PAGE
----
Plaintiffs file Consolidated Amended Complaint in litigation alleging decades-long AIG fraud involving workers’ compensation insurance scheme
A federal judge has appointed Simmons Hanly Conroy Shareholder Derek Brandt as interim co-lead class counsel in a pending national multidistrict litigation proceeding against AIG, its subsidiary companies and former CEO Maurice Greenberg. In an order dated May 28, the Honorable Robert W. Gettleman, of the United States District Court for the Northern District of Illinois, appointed Brandt and Elizabeth A. Fegan of Hagens Berman Sobol Shapiro LLP co-lead counsel for the plaintiffs in the litigation.
The multi-district litigation centralizes numerous lawsuits filed by businesses around the country alleging that AIG, its subsidiaries, and Greenberg violated federal racketeering statutes and other state laws in connection with a decades-long fraud in underreporting the amount of workers’ compensation insurance that they wrote. The suits allege that by underreporting or mischaracterizing the insurance that they wrote, the defendants caused states to over-assess insured employers for certain state insurance funds.
“We’ve now filed our Consolidated Amended Complaint and I’m looking forward to continuing our work with a great team of lawyers to ensure that we efficiently resolve this litigation and secure a fair result for the businesses harmed by the unlawful practices alleged here,” Brandt said.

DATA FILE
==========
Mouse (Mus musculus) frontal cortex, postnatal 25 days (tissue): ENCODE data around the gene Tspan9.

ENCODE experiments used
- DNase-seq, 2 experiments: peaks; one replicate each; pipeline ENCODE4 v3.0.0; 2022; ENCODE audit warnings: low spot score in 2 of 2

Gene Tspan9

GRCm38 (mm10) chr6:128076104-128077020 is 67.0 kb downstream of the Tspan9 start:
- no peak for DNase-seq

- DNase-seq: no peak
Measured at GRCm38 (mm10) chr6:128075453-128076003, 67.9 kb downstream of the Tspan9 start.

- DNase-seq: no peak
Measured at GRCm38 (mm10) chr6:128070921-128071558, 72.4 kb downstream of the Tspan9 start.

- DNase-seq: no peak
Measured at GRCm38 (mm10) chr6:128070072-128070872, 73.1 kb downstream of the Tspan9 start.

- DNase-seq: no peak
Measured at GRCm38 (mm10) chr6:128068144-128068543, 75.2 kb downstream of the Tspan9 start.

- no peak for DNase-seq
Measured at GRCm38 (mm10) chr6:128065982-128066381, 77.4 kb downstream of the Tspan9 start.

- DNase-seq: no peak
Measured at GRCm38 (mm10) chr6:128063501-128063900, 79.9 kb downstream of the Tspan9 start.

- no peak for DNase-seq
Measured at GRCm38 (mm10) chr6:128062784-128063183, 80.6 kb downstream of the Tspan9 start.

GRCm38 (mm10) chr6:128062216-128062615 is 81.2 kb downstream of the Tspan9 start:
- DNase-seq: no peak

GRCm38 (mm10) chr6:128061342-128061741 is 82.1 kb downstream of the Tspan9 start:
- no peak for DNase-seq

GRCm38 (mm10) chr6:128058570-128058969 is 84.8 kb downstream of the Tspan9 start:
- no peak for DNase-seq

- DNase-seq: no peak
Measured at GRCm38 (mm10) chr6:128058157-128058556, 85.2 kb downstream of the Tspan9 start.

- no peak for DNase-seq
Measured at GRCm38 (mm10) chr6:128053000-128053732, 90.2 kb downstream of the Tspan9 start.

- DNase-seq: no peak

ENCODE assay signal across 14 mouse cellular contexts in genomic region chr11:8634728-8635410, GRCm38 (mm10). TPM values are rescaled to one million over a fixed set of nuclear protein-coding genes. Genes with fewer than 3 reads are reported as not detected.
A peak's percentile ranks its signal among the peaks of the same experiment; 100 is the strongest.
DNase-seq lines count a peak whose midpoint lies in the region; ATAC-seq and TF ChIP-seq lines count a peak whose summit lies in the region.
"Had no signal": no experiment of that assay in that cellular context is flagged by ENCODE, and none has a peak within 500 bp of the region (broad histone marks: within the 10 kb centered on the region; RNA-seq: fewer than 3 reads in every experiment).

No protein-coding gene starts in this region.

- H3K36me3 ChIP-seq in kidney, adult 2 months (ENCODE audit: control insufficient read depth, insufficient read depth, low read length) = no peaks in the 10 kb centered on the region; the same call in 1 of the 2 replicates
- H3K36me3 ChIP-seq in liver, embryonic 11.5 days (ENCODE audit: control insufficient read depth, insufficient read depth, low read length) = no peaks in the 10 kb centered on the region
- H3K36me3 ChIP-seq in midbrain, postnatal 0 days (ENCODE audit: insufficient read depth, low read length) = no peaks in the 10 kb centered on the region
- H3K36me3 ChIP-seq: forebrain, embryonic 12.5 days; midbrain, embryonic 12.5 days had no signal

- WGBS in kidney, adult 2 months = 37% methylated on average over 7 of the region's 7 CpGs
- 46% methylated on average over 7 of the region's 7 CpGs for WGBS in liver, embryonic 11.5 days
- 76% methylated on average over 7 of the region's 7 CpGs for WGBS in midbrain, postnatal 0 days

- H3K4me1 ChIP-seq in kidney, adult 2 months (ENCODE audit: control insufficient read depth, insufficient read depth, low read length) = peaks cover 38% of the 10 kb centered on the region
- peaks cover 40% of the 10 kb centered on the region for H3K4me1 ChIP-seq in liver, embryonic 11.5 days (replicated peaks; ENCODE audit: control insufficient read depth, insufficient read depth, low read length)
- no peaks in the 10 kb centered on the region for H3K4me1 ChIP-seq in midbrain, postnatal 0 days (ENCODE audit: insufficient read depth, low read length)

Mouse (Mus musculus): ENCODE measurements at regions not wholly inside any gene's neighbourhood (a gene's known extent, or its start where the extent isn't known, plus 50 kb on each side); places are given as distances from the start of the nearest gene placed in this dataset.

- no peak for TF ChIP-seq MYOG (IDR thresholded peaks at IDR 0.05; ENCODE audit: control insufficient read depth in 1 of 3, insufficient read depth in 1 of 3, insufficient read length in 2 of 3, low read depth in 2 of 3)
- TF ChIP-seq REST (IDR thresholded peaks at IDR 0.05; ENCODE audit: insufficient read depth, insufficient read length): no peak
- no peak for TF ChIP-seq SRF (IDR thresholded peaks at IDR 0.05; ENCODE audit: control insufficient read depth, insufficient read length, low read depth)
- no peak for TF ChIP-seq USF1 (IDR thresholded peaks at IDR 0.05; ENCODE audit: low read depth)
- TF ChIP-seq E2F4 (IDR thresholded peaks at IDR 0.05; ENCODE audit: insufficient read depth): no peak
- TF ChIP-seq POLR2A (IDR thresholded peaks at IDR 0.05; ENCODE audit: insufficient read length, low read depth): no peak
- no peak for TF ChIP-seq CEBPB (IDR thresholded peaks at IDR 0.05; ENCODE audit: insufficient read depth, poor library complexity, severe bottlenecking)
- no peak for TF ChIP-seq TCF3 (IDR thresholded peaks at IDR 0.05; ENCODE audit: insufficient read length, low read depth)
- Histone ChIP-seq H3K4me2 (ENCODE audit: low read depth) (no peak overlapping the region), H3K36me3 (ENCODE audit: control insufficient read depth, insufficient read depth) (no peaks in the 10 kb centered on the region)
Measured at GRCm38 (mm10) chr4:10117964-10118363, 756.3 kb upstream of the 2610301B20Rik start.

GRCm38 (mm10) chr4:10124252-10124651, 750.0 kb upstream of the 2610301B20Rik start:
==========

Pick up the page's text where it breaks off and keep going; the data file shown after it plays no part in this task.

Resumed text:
The Consolidated Amended Complaint, filed June 10, combines the actions of numerous plaintiff businesses. It alleges that for approximately four decades beginning in the 1970s, AIG engaged in a sophisticated scheme to misreport the amount of workers’ compensation premiums it collected in states around the country. As a result, the suit alleges employers in fifteen states and the District of Columbia were forced to pay more in certain state insurance assessments than they otherwise would have paid.
By making it appear as though less money was collected in workers’ compensation premiums overall in a given state, the complaint alleges AIG caused state regulators to assess artificially inflated fees on insured employers. The 139-page complaint alleges claims on behalf of employers who purchased workers’ compensation insurance, dating back to 1970, in California, Connecticut, Georgia, Hawaii, Indiana, Kentucky, Maine, Minnesota, Missouri, Montana, New Jersey, New York, Oregon, Pennsylvania, West Virginia and Washington, D.C.
Although AIG has paid almost $150 million in fines, taxes and assessments to various states and has agreed to pay $450 million to resolve litigation brought by other insurance companies for injuries they suffered due to underreporting, it has never compensated the many businesses and other insured employers who were for decades defrauded into paying inflated workers compensation fees and surcharges, according to the complaint.
The case is In re: AIG Workers Compensation Insurance Policyholder Litigation, No. 14-cv-2528, U.S. Dist. Ct. N. Dist. Illinois (MDL No. 2519).
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